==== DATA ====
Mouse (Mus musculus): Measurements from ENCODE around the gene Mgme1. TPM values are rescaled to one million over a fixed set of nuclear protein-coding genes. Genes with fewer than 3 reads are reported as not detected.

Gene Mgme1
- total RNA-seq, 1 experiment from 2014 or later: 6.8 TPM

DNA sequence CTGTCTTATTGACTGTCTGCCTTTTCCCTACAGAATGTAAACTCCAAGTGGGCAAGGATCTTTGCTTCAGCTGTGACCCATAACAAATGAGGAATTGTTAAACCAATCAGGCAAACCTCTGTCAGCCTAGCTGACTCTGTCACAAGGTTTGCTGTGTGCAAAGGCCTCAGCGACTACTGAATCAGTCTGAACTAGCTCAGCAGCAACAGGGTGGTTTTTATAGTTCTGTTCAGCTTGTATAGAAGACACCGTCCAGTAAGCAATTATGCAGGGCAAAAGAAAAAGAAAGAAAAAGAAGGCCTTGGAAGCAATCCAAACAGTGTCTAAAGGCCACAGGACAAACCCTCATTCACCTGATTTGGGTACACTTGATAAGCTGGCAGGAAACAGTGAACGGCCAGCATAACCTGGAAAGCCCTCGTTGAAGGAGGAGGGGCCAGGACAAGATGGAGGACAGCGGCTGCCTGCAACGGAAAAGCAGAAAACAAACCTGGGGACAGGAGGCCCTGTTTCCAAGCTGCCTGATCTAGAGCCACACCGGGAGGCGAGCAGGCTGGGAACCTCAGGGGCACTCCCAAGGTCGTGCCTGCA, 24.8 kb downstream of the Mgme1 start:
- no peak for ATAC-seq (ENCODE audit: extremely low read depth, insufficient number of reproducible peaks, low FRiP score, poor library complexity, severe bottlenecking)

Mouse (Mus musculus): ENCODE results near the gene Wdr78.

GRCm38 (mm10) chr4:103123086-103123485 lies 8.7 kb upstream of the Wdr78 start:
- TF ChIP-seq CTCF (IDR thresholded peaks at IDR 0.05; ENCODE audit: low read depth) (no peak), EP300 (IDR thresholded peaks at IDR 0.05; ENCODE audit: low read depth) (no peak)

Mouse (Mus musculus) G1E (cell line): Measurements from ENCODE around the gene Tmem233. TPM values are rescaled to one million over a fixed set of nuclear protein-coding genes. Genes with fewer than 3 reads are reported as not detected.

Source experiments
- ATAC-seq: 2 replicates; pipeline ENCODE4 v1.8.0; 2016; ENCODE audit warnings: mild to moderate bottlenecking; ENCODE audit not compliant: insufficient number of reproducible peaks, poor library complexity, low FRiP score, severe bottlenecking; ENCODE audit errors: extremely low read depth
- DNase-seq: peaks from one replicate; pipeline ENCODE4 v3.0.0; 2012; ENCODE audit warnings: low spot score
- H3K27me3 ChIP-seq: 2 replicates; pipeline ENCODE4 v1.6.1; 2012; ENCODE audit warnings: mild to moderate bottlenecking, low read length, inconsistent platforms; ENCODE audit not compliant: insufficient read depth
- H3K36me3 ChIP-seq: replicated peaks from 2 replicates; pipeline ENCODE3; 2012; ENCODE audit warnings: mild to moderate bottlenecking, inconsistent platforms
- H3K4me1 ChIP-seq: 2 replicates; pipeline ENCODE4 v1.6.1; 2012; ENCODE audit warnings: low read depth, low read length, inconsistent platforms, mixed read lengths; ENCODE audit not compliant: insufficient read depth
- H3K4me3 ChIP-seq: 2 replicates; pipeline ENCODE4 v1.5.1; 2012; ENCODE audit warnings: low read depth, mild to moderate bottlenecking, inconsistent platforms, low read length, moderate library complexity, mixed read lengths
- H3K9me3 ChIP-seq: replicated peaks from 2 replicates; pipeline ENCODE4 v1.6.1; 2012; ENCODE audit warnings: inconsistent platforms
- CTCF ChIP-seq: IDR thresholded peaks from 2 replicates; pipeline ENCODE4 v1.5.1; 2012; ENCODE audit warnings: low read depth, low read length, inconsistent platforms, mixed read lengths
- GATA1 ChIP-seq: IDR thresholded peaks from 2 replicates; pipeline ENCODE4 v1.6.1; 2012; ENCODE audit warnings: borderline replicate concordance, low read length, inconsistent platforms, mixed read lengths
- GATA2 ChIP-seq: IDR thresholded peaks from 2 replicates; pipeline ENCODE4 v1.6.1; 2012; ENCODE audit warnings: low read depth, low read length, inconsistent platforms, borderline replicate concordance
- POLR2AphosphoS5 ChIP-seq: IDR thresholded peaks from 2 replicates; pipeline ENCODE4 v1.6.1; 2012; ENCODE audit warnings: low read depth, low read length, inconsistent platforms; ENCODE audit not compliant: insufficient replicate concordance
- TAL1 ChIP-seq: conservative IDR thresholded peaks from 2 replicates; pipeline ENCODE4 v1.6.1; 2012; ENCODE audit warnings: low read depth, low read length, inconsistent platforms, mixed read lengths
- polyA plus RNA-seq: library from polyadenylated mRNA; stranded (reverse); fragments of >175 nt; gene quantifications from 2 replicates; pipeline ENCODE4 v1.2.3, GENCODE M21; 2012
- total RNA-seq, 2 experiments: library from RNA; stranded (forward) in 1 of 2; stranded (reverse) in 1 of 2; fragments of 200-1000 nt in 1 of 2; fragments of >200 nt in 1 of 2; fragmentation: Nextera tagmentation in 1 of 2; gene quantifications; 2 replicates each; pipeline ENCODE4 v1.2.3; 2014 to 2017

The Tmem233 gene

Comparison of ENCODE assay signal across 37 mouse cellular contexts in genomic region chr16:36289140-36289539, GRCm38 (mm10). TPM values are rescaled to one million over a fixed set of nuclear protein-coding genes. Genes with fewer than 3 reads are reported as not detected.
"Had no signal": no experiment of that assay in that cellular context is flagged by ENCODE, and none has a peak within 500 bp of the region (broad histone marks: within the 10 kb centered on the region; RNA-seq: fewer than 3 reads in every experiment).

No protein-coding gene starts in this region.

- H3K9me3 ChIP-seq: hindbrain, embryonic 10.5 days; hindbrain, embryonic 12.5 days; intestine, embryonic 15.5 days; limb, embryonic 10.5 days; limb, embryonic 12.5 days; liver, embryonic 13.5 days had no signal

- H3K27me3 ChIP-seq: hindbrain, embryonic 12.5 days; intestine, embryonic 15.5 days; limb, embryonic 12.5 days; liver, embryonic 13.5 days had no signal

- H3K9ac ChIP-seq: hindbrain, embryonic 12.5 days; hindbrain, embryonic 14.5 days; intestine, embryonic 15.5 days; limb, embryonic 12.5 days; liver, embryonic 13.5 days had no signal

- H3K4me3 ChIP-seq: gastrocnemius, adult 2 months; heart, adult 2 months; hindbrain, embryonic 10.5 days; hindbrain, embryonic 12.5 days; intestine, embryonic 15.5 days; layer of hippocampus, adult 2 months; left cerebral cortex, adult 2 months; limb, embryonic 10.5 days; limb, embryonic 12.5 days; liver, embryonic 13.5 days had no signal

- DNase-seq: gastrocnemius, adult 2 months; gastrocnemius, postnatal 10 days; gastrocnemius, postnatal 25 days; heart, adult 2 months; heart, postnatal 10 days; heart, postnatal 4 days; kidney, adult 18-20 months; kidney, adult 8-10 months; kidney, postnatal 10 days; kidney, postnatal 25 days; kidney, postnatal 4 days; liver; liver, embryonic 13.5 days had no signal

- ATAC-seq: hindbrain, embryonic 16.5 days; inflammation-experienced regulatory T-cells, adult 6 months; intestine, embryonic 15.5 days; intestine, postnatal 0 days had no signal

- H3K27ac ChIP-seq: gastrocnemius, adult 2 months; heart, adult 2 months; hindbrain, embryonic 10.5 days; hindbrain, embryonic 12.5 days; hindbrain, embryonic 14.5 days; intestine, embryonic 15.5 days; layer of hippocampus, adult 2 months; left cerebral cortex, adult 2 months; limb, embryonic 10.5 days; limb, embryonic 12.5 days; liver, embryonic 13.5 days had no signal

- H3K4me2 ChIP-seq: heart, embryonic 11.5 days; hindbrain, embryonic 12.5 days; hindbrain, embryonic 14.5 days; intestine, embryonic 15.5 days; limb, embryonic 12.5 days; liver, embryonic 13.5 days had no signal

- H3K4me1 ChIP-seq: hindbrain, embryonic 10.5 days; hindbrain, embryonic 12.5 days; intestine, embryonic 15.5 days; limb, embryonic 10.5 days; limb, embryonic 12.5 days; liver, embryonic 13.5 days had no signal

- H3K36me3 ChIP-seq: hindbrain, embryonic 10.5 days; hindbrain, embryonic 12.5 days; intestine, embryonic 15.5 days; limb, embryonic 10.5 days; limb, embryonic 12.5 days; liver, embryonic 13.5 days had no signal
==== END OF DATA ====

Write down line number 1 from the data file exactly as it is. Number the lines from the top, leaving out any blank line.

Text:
Mouse (Mus musculus): Measurements from ENCODE around the gene Mgme1. TPM values are rescaled to one million over a fixed set of nuclear protein-coding genes. Genes with fewer than 3 reads are reported as not detected.